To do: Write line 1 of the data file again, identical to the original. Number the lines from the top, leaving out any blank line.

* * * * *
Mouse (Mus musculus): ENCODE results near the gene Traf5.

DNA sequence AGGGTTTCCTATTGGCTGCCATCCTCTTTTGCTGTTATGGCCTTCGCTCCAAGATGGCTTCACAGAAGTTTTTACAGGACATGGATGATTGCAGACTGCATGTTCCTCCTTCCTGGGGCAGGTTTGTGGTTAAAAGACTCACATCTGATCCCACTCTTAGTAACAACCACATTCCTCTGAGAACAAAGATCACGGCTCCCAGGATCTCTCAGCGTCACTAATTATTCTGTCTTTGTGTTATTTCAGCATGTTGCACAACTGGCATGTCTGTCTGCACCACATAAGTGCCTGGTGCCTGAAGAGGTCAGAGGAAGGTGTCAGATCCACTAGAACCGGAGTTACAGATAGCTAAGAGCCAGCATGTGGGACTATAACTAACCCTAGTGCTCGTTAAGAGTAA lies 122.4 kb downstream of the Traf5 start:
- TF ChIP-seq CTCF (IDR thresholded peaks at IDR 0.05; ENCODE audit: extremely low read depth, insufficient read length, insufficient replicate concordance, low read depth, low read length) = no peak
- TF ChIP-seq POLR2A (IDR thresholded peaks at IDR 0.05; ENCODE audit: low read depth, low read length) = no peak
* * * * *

Mouse (Mus musculus): ENCODE results near the gene Traf5.